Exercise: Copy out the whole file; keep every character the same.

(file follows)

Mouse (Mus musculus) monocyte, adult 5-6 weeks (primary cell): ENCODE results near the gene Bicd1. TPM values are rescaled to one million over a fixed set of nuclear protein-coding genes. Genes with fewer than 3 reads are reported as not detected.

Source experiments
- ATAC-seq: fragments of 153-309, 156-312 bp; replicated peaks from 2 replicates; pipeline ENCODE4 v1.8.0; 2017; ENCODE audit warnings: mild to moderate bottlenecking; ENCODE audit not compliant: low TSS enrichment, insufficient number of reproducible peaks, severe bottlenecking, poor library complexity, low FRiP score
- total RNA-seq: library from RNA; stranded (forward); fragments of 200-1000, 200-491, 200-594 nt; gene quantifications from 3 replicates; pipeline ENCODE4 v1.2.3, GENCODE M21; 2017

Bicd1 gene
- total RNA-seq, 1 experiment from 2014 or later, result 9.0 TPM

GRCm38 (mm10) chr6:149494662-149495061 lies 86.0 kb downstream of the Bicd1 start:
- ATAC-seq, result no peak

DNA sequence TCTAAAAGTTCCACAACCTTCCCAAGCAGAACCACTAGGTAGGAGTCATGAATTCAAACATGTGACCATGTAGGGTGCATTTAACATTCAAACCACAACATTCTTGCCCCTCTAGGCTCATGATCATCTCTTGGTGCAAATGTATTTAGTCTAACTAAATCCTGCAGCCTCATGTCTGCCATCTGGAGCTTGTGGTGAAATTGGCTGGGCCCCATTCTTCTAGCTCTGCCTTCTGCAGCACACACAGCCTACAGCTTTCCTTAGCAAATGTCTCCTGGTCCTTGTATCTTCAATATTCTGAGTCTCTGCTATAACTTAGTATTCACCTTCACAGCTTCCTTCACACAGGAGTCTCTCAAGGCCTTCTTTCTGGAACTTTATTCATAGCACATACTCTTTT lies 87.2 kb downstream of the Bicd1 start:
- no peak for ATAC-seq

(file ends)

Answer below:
Mouse (Mus musculus) monocyte, adult 5-6 weeks (primary cell): ENCODE results near the gene Bicd1. TPM values are rescaled to one million over a fixed set of nuclear protein-coding genes. Genes with fewer than 3 reads are reported as not detected.

Source experiments
- ATAC-seq: fragments of 153-309, 156-312 bp; replicated peaks from 2 replicates; pipeline ENCODE4 v1.8.0; 2017; ENCODE audit warnings: mild to moderate bottlenecking; ENCODE audit not compliant: low TSS enrichment, insufficient number of reproducible peaks, severe bottlenecking, poor library complexity, low FRiP score
- total RNA-seq: library from RNA; stranded (forward); fragments of 200-1000, 200-491, 200-594 nt; gene quantifications from 3 replicates; pipeline ENCODE4 v1.2.3, GENCODE M21; 2017

Bicd1 gene
- total RNA-seq, 1 experiment from 2014 or later, result 9.0 TPM

GRCm38 (mm10) chr6:149494662-149495061 lies 86.0 kb downstream of the Bicd1 start:
- ATAC-seq, result no peak

DNA sequence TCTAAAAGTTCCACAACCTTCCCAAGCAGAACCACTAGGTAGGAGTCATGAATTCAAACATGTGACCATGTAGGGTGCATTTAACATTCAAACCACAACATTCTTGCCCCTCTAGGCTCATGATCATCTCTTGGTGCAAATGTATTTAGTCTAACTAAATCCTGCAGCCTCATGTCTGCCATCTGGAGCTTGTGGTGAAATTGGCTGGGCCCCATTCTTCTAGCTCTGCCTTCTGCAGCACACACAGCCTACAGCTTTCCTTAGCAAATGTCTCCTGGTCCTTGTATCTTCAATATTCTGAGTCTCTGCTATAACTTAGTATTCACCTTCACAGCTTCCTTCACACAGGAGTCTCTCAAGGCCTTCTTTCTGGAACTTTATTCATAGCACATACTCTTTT lies 87.2 kb downstream of the Bicd1 start:
- no peak for ATAC-seq